Remembering 51 Mountain Regiment

  • Mandeep Singh Bajwa, Hindustan Times, Chandigarh
  • Updated: Sep 07, 2014 08:47 IST

The 51 Mountain Regiment was one of a couple of animal pack artillery units raised in 1961 when the seriousness of the threat posed by China across the Himalayas started figuring in military circles.

However, no guns were forthcoming to complete the raising and the unit went into the 1962 war in an infantry role with detachments serving as forward observers. My father had the privilege of serving with the regiment as its second-in-command in 1963. At the time Colonels Jagga Singh and Gurdev Singh from the Tricity were young, hard-working subalterns who were go-getters. They vividly remember the hard horse-riding and gruelling gun drill of those days. The experience of the demanding work of animal management coupled with the mastery of gunnery laid the foundations of the regiment’s work culture and pursuit of professionalism. In 1966 the regiment lost it’s pack animals and was deployed in the Tangdhar sector during the 1971 war in a new role after re-equipment.

I was lucky enough to interact with the regiment’s veterans at Chandigarh last Sunday and a witness to much bonhomie, camaraderie and regimental spirit. Captain Anil Gupta, a short-service officer during the eighties, now doing business at Solan got very emotional while recalling his association with the regiment. This is the kind of spirit that keeps regiments, the finest institutions of the army going.

Lt Generals from the 1979 batch

The results of the selection board for the rank of Lieutenant General among the batch of Major Generals commissioned in 1979, held earlier this year, hitherto secret have now been de-classified.

A total of seventeen officers have been recommended for further promotion. Out of these fourteen have been selected for promotion in both command and staff streams. They will be considered for command of corps and in due course for promotion to the next rank of army commander. Three Major Generals have been cleared in the limited stream for staff. They will be posted only on staff and other appointments i.e. non-command jobs and will not be eligible for further promotion not having fulfilled the command criteria. Congratulations to all the selected officers. A closer perusal of the list reveals that all those empanelled are from the core combat arms of infantry, armoured corps and mechanised infantry. No one has been selected from the combat support arms artillery, engineers or signals. This is a surprising development given that officers from these arms have always done well in appointments relating to the general cadre which provides the mainstay of the army’s leadership. One can’t comment further without knowing further details but the absence of officers from supporting arms is a rare occurrence and does raise eyebrows.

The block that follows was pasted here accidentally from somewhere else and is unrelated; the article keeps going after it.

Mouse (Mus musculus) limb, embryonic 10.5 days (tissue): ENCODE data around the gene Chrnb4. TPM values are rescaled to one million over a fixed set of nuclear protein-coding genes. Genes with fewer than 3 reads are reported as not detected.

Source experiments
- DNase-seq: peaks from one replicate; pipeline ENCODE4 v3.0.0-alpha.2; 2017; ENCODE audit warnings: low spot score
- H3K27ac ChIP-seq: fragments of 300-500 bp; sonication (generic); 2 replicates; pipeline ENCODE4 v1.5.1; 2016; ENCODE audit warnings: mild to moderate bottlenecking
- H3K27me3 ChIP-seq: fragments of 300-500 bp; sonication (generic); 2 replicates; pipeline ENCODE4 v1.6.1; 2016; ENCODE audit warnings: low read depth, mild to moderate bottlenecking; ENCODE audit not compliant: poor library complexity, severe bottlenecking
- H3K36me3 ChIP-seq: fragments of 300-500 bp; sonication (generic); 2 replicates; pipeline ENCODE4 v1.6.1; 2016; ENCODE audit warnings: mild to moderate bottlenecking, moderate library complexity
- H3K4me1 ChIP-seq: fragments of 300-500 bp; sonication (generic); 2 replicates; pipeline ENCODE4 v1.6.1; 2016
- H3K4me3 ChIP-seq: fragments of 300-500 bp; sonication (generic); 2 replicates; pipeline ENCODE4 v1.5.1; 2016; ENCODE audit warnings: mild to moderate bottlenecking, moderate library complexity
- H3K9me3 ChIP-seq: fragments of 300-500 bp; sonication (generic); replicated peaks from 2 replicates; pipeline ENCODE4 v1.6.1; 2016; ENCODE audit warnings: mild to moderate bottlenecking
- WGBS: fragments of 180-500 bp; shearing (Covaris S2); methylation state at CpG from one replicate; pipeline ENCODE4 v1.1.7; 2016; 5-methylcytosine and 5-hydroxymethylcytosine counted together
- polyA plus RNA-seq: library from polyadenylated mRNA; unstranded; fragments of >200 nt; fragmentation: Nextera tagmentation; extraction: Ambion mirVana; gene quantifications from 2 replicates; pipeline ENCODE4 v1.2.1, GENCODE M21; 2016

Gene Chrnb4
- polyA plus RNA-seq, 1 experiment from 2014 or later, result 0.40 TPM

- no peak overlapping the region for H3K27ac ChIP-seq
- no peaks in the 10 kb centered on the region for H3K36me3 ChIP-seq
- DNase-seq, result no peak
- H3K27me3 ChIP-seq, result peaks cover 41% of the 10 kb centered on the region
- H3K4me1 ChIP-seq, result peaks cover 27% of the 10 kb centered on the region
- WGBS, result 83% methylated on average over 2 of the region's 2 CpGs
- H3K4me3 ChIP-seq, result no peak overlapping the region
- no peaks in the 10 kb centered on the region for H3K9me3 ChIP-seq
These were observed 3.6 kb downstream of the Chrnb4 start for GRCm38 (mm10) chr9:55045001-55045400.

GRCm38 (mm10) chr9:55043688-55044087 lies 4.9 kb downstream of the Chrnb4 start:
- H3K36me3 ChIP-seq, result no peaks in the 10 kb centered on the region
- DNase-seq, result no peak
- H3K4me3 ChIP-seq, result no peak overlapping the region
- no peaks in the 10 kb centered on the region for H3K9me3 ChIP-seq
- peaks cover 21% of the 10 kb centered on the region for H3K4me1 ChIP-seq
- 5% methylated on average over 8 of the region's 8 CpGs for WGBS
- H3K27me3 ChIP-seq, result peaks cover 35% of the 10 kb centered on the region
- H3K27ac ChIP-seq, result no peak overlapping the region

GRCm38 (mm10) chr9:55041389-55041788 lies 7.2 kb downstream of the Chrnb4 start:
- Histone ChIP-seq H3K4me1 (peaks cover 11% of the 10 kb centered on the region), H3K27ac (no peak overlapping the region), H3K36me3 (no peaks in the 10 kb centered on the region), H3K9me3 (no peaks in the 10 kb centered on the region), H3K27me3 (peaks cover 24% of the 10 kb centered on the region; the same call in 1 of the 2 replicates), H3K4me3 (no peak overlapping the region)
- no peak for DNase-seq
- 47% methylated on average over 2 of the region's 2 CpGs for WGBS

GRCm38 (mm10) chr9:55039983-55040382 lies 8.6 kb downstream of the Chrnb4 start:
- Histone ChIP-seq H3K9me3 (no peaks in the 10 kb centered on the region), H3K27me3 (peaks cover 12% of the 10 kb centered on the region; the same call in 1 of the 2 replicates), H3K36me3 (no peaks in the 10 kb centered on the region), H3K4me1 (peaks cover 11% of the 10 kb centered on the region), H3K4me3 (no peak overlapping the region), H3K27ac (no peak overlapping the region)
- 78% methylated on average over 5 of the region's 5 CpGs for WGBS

Navy lacks helicopters

Euphoria at the commissioning of indigenous warships should not disguise the lack of anti-submarine helicopters for deployment on them. These are used to detect submarines through dipping sonar which is lowered into the water. They’re then destroyed by depth charges. The navy currently has too few Sea King 42B helicopters for deployment on all ships requiring them. Procurement of new aircraft seems a long way off given the lack of seriousness shown by the Defence Ministry. In the absence of aerial platforms the anti-submarine capability of both the new destroyer and anti-submarine corvette is severely limited.

(Please write in with your narratives of war and soldiering to or call on 093161-35343)

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